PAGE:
The U.S. decision to lift sanctions on Russia's Rusal, the world's top aluminum producer outside China, is widely seen as a Christmas present for the company, global consumers of its metal and the Russian stock market.
But its co-owner and founder Oleg Deripaska will have mixed feelings, as the deal means giving up control of his prized aluminum empire and then seeing it return to business as usual while he remains blacklisted alongside drug lords.
It's a challenge for Deripaska, once Russia's richest man, as he has never before sold a major asset. He started building his empire during the 1990s "aluminum wars" after the collapse of the Soviet Union, waging several battles with rivals.
Now he has to reduce his share in En+ Group to less than 45 percent from 70 percent, with no compensation.
En+, which manages a stake in Rusal along with Deripaska's power assets, had a market value of $8 billion a year ago but that has fallen to around $3 billion. His property will stay blocked.
"He is not selling, he is giving away," said an industry source who knows Deripaska.
Deripaska agreed a deal with the U.S. Treasury Department within eight months to lift sanctions — a short time for a process that could have lasted years, the source said.
"It is a super result. Hats off."
A representative of Deripaska declined to comment.
Deripaska and the largest companies in his portfolio were put on the U.S. Treasury sanctions blacklist in April. Washington said at the time that he and a number of fellow tycoons were profiting from their association with a Kremlin conducting "malign activities" around the globe.
Deripaska has described the sanctions against him as "groundless, ridiculous and absurd."
As of April, these were the toughest penalties imposed since Moscow's 2014 annexation of Crimea. However, on Wednesday the U.S. Treasury watered them down, saying it was lifting sanctions from Rusal and En+ as Deripaska would cede control.
The U.S. announcement on Rusal was the "hottest news since 2014," BCS Global Markets said in a note. "It is positive for the Russian market as a whole as it demonstrates that there is a way for sanctioned companies to avoid or remove them," it added.
Russian stock indexes were tracking oil prices lower on Thursday, but Rusal shares soared. London aluminum prices hit a 16-month low.
The deal is subject to a 30-day review, during which the U.S. Congress may pass a joint resolution of approval or disapproval.
If approved, Deripaska will reduce his stake in En+ by passing part of it to VTB Bank, Russia's second-largest lender, and donating some shares to a charitable foundation. His stake will also be diluted when Swiss company Glencore swaps shares in Rusal for a stake in En+.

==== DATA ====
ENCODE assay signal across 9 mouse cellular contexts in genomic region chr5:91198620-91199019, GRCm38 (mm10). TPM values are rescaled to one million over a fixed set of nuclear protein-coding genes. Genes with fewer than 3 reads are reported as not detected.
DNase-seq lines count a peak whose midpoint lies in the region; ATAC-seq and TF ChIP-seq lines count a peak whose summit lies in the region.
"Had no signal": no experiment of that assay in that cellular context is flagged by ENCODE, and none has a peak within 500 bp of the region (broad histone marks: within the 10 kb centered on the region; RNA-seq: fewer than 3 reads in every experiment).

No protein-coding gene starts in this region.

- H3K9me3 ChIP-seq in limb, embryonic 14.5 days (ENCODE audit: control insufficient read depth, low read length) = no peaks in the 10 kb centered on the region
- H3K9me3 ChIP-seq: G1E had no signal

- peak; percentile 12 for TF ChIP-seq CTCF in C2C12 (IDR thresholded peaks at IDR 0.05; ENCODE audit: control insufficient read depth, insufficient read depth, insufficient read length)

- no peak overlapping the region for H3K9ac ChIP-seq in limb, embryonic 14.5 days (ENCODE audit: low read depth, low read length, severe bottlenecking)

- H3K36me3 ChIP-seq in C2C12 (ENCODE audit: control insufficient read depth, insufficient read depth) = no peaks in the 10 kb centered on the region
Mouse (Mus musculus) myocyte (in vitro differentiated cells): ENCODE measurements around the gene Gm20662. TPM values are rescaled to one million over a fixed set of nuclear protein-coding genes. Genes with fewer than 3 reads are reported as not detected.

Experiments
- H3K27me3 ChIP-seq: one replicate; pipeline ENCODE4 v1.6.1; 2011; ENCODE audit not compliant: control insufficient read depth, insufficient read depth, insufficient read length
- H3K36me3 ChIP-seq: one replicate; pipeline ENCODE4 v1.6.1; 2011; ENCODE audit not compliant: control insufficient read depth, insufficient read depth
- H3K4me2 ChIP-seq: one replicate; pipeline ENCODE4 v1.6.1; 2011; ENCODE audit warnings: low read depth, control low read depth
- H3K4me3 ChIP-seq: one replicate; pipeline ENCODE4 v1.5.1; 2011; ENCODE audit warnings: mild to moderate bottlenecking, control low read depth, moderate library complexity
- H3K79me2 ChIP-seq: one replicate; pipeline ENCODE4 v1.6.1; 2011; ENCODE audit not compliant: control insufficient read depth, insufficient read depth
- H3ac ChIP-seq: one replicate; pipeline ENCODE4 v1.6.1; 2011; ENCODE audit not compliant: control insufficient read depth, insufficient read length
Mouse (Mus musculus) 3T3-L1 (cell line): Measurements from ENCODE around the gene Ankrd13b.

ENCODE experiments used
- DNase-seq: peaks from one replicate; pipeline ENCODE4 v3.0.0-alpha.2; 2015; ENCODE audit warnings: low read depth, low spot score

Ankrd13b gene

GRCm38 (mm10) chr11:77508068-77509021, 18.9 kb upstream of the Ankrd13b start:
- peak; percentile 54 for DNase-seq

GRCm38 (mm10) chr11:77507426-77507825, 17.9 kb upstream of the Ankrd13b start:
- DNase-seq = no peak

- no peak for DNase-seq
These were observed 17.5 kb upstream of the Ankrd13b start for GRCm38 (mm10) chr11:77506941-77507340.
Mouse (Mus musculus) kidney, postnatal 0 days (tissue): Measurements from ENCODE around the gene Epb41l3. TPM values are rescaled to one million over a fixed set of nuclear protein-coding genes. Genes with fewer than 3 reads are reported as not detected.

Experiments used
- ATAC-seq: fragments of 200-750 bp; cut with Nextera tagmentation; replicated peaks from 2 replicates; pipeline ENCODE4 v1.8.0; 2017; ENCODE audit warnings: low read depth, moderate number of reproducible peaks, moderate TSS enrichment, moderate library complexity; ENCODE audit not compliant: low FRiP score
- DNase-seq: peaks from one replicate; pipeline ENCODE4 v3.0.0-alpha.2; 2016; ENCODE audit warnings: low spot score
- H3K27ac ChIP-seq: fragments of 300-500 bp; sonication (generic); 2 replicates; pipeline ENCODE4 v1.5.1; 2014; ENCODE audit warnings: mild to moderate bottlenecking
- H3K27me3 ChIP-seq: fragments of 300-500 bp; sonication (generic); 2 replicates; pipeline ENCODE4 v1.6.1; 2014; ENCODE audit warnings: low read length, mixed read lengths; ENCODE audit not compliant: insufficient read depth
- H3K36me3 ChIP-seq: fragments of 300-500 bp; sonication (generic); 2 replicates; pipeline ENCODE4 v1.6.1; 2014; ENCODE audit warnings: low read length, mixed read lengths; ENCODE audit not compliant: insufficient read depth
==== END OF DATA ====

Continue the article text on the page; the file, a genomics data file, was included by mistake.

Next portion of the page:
His voting rights will be limited at 35 percent. He will have up to four representatives in En+'s new board of directors, where eight more directors will be independent. Half of the board will be U.S. or British nationals.
Shareholders with family ties to him will assign their voting rights to a third party, the U.S. Treasury said.
The mother of Deripaska's children, Polina, and her father Valentin Yumashev, who was presidential chief of staff under former Russian president Boris Yeltsin, held 6 and 1.8 percent in En+ respectively, according to a disclosure from early 2018.
"He keeps some shares. Rusal will stay in Russia but be a bit more open to the U.S.," said a source familiar with the situation.
Deripaska was not fighting on his own over the past eight months. France and Germany made a joint effort to get an extension of the deadline for sanctions as Rusal owns major assets in Europe, the source said.
Ireland said on Wednesday it had lobbied heavily for the removal of sanctions from Rusal to protect jobs at a large alumina plant.
The plan published on Wednesday was agreed a month or two ago, said another source familiar with the process. There was initial resistance from Moscow as the sides considered transferring some of Deripaska's shares to a U.S. trust.
A compromise was found later with VTB's participation, the source added: "It is the best possible deal. It is not ideal, but the best possible."
Russia has a history of defending large, strategic groups such as Rusal, which employs 62,000 people in Russia and around the globe, to prevent them falling into foreign control.
Russian President Vladimir Putin did not comment on Rusal at his annual news conference on Thursday. But the deal was probably approved by Russian officials, said Kirill Chuyko, head of research at BCS.
"It is a win... which will allow the company to work normally and Deripaska to continue working on freeing himself from sanctions," he added.